You can enlist the help of a dog trainer can teach you and your dog how to walk nicely on a leash without pulling. There is no rule as to how far you should walk, but make sure if you have a puppy, that you build up the duration of the walk gradually.

If your dog is with you on a walk or you’re sharing a story about your house cat, pets can be an icebreaker in any social setting. Pets provide a common denominator when chatting with other pet owners or animal lovers.

And the people who are socially awkward or introverted and have a hard time meeting and getting to know people, a friendly dog saying hello can be all it takes to start a conversation. Visiting a local dog park, taking obedience classes or walking in the neighborhood provides ample opportunities for both you and your dog to interact with two and four legged friends.

Tips for Summer Exercise with Your Dog

Research tells us that working out with a buddy not only increases the incentive for exercise, but also keeps us accountable to our fitness goals. Whoever said that your partner in runs had to be two-legged instead of 4-legged?

And also, running with your most loyal friend is a great way to bond and get outdoors for some decent daily exercise to boot! Plus, Fido won’t likely complain the entire time about his or her spouse. Here are seven tips to keep in mind when taking your precious pooch along for a run.

Walk Your Dog on A Leash

For the safety of your pet, you, and passersby, your dog should always be leashed when you’re running in a public space (i.e., parks, beaches, community trails). Not only will a leash ensure your dog doesn’t travel underfoot and trip you up during a run—it will also ensure your pet keeps pace with you and doesn’t wander off.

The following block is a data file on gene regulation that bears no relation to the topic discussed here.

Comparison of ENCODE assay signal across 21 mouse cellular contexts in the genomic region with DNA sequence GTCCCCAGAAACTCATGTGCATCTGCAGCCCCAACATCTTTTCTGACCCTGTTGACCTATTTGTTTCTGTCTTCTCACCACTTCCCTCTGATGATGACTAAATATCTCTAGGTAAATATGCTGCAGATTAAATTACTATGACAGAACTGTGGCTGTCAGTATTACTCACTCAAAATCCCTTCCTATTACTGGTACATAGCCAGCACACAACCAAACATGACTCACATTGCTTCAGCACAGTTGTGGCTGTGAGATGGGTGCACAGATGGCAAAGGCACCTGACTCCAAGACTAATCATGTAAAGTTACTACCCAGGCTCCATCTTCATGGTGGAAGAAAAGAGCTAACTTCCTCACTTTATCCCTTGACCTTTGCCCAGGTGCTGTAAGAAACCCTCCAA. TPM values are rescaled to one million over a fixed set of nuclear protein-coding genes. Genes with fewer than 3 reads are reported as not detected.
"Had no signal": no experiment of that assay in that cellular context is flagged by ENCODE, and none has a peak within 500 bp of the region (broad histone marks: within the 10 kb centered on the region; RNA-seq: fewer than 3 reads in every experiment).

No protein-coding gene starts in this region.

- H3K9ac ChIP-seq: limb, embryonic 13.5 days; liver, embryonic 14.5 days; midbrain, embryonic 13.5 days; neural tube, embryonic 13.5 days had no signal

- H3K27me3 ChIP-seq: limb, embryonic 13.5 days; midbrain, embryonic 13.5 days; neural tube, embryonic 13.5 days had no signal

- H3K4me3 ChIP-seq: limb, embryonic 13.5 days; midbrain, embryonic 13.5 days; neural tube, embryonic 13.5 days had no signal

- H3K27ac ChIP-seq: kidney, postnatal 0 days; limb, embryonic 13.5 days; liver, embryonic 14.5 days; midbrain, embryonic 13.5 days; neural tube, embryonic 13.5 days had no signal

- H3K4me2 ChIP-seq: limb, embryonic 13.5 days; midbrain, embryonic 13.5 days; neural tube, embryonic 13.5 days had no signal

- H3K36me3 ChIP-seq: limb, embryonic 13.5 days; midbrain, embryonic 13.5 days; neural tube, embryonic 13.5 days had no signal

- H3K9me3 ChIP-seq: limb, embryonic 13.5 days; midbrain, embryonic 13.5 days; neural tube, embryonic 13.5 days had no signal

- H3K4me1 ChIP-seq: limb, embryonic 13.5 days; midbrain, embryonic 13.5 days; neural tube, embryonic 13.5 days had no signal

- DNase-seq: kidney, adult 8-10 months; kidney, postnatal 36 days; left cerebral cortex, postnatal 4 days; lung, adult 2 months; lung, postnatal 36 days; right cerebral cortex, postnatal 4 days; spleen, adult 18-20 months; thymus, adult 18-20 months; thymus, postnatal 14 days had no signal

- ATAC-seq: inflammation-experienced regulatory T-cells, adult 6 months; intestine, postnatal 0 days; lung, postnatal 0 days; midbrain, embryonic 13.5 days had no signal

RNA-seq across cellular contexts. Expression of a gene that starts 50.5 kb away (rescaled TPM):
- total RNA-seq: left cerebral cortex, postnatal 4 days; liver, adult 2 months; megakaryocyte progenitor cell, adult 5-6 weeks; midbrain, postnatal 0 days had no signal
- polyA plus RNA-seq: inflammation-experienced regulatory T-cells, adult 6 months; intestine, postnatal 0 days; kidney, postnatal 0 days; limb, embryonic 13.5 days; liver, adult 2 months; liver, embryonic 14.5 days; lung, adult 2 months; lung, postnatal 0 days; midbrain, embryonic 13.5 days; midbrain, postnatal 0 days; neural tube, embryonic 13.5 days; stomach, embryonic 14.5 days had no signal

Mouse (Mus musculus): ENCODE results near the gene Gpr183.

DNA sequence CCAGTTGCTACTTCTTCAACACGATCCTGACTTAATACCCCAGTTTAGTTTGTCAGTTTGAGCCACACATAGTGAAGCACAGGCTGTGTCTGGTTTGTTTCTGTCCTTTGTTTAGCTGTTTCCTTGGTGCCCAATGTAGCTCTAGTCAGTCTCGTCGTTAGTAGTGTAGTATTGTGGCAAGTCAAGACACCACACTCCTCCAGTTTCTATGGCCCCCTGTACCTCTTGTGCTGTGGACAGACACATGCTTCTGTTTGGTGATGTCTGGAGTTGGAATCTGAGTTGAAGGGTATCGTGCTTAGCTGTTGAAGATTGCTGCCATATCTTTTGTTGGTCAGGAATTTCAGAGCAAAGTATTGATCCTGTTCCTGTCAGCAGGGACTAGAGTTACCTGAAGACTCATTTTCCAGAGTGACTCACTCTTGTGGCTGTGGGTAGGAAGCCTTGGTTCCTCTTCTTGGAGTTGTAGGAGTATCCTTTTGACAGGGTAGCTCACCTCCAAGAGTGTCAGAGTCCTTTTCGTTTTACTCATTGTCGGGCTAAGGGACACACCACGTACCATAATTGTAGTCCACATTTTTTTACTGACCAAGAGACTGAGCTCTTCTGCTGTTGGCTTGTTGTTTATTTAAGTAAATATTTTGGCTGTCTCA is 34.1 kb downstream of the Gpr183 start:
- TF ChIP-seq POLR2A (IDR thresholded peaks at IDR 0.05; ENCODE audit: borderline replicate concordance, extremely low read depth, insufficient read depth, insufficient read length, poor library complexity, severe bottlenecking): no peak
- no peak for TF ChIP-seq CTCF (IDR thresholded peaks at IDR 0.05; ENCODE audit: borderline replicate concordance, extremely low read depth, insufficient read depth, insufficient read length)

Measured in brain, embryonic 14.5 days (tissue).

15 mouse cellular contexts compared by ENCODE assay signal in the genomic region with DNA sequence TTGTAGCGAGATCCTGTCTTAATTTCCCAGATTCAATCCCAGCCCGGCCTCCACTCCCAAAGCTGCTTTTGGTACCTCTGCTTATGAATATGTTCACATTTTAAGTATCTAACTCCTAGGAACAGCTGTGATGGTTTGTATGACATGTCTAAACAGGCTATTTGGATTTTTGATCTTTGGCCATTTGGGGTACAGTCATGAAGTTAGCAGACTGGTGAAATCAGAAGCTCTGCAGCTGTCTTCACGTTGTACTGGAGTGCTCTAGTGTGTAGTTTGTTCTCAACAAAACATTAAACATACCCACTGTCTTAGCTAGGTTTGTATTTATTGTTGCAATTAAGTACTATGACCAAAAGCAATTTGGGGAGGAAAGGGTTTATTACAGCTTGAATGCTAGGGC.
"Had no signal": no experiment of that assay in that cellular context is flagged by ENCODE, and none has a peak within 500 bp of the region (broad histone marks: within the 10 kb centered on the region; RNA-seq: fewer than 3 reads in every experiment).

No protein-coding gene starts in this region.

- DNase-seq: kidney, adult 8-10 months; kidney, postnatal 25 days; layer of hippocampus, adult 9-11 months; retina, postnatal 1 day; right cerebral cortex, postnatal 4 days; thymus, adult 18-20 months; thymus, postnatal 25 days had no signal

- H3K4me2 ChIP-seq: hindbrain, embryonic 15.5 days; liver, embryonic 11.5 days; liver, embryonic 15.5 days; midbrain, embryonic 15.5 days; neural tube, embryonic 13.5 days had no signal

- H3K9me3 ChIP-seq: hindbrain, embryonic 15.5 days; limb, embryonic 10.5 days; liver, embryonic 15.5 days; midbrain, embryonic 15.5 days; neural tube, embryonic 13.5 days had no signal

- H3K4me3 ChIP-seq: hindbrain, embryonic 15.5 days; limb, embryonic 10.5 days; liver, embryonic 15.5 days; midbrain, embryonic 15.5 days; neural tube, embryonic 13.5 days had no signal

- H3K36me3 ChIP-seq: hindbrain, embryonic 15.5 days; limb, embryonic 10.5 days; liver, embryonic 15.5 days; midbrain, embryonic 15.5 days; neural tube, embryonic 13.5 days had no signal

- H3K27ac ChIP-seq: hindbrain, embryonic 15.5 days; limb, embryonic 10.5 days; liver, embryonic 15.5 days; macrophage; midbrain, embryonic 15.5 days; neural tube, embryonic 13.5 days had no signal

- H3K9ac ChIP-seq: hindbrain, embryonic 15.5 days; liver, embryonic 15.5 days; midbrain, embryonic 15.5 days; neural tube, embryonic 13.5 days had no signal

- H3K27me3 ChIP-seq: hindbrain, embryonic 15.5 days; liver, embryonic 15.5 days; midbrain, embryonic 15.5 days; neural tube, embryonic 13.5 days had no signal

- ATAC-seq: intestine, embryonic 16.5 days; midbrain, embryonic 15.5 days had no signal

And if you own a retractable leash, leave it at home or lock in the distance at roughly 6-feet so you don’t leave too much distance between you and your pet. Too much space could lead to your pet getting tangled under other people, kids, pets, and cyclists on route, which poses a safety hazard.

It’s easy to get dehydrated on a long run, especially if on days when it’s particularly hot and humid outside. That’s why you should ensure you and your 4-legged running buddy stay properly hydrated before, during, and following your workouts.

If you run long distances with your dog, bring a water bottle along for the trek. This way you can prevent your pet from drinking from contaminated puddles and dirty lakes or ponds. Believe me, if he or she is thirsty enough, a dog will drink from almost anywhere and could get sick without a clean water source available.

You Will Have to Poop and Scoop

Despite the fact that you’re in the middle of a workout, you still have several responsibilities as a pet owner. One of your primary obligations is to follow “poop and scoop” regulations in accordance with your city laws (and in compliance with being a respectful human being).

Chances are, thanks to gravitational pull and when he or she last chowed down, that your canine pal might need to make a pit stop along your running route to do some business. That means you’ll need to carry the proper disposal materials (poo bags) along with you so you can do your “doodie” duty. Treat your pet with the utmost respect.